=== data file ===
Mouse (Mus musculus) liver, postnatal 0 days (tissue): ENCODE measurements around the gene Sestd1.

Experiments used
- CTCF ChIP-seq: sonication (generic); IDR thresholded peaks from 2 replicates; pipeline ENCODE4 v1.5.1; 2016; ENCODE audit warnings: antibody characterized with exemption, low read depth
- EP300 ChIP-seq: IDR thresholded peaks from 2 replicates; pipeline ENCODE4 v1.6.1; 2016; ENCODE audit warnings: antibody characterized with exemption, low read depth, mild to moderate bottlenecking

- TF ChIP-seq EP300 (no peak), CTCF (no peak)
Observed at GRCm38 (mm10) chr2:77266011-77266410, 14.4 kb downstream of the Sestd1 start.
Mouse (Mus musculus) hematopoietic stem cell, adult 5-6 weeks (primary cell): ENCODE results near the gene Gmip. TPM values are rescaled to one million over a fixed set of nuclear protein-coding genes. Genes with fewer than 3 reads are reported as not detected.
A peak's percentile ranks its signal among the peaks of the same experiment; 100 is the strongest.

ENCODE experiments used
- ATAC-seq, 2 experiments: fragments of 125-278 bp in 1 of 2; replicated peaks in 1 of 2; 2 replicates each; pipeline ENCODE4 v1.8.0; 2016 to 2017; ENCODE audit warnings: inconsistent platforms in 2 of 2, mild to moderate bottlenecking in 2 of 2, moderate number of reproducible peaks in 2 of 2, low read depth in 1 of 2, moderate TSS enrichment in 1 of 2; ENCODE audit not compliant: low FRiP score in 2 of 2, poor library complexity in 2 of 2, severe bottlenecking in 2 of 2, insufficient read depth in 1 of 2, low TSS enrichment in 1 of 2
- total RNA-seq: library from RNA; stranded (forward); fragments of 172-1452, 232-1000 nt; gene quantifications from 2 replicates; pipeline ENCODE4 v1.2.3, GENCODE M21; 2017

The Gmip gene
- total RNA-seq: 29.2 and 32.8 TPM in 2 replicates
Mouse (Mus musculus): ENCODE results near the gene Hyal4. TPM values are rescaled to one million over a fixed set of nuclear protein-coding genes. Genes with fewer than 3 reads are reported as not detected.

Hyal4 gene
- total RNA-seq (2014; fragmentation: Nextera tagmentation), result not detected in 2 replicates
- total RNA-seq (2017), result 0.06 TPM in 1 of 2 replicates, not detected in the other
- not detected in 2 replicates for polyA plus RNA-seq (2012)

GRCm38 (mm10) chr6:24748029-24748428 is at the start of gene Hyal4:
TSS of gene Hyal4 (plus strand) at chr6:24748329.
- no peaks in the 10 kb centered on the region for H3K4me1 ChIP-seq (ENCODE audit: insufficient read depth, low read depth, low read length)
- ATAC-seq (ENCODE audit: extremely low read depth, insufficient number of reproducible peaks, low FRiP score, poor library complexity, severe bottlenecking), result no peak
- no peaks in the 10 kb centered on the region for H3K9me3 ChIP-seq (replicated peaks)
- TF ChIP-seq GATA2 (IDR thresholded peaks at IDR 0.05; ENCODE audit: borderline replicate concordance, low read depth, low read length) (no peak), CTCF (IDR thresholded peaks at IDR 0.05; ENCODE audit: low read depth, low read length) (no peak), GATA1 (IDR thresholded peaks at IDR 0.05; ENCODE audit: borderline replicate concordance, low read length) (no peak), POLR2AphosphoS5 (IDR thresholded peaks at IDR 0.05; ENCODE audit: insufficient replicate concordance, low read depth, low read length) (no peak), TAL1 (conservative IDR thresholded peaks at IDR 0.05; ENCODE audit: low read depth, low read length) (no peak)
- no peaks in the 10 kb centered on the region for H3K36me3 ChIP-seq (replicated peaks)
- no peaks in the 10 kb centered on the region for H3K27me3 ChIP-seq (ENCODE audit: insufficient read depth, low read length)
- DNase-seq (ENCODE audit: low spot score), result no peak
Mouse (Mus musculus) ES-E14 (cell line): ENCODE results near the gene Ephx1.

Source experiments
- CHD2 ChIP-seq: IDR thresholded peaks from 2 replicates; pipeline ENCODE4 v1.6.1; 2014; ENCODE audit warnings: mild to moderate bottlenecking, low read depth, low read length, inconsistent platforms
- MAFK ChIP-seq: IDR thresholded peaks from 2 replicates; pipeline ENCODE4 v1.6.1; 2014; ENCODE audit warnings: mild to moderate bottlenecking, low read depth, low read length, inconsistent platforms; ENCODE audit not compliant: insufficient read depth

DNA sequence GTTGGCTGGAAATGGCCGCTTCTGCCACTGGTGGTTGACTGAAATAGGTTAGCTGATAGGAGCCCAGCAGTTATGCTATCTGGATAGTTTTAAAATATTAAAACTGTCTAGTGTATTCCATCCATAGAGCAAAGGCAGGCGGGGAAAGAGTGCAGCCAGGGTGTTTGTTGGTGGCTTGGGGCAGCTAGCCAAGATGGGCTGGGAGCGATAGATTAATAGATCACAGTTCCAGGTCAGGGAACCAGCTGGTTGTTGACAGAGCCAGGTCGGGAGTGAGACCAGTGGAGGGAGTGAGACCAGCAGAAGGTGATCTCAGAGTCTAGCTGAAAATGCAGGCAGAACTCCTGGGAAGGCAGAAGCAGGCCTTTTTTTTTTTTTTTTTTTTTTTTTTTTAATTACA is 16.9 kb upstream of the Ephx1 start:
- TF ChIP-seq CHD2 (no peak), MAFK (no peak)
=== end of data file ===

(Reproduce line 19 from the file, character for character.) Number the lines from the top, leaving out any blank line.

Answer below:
GRCm38 (mm10) chr6:24748029-24748428 is at the start of gene Hyal4: